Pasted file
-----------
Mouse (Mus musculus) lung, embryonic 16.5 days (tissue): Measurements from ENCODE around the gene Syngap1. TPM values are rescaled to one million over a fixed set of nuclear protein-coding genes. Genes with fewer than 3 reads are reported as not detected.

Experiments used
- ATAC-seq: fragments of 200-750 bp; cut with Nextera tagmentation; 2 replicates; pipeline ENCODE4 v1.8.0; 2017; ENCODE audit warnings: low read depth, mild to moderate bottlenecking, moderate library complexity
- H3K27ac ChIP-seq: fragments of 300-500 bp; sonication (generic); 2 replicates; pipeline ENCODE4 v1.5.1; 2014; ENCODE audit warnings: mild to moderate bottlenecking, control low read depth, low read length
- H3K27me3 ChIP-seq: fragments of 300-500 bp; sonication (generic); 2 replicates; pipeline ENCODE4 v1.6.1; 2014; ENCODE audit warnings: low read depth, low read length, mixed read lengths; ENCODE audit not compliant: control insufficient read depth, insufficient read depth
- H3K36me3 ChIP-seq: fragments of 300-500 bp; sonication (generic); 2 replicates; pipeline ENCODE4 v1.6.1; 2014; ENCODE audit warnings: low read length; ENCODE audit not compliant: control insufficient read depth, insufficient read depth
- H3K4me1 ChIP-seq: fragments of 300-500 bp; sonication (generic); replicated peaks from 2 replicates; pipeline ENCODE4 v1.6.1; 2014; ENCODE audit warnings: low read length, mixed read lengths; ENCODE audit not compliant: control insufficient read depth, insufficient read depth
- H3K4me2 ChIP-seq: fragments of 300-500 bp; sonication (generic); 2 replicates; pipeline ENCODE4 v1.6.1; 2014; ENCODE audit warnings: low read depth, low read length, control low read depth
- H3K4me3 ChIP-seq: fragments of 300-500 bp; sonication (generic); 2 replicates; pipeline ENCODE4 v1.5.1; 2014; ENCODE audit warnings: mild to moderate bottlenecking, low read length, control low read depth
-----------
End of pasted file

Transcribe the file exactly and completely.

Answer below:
Mouse (Mus musculus) lung, embryonic 16.5 days (tissue): Measurements from ENCODE around the gene Syngap1. TPM values are rescaled to one million over a fixed set of nuclear protein-coding genes. Genes with fewer than 3 reads are reported as not detected.

Experiments used
- ATAC-seq: fragments of 200-750 bp; cut with Nextera tagmentation; 2 replicates; pipeline ENCODE4 v1.8.0; 2017; ENCODE audit warnings: low read depth, mild to moderate bottlenecking, moderate library complexity
- H3K27ac ChIP-seq: fragments of 300-500 bp; sonication (generic); 2 replicates; pipeline ENCODE4 v1.5.1; 2014; ENCODE audit warnings: mild to moderate bottlenecking, control low read depth, low read length
- H3K27me3 ChIP-seq: fragments of 300-500 bp; sonication (generic); 2 replicates; pipeline ENCODE4 v1.6.1; 2014; ENCODE audit warnings: low read depth, low read length, mixed read lengths; ENCODE audit not compliant: control insufficient read depth, insufficient read depth
- H3K36me3 ChIP-seq: fragments of 300-500 bp; sonication (generic); 2 replicates; pipeline ENCODE4 v1.6.1; 2014; ENCODE audit warnings: low read length; ENCODE audit not compliant: control insufficient read depth, insufficient read depth
- H3K4me1 ChIP-seq: fragments of 300-500 bp; sonication (generic); replicated peaks from 2 replicates; pipeline ENCODE4 v1.6.1; 2014; ENCODE audit warnings: low read length, mixed read lengths; ENCODE audit not compliant: control insufficient read depth, insufficient read depth
- H3K4me2 ChIP-seq: fragments of 300-500 bp; sonication (generic); 2 replicates; pipeline ENCODE4 v1.6.1; 2014; ENCODE audit warnings: low read depth, low read length, control low read depth
- H3K4me3 ChIP-seq: fragments of 300-500 bp; sonication (generic); 2 replicates; pipeline ENCODE4 v1.5.1; 2014; ENCODE audit warnings: mild to moderate bottlenecking, low read length, control low read depth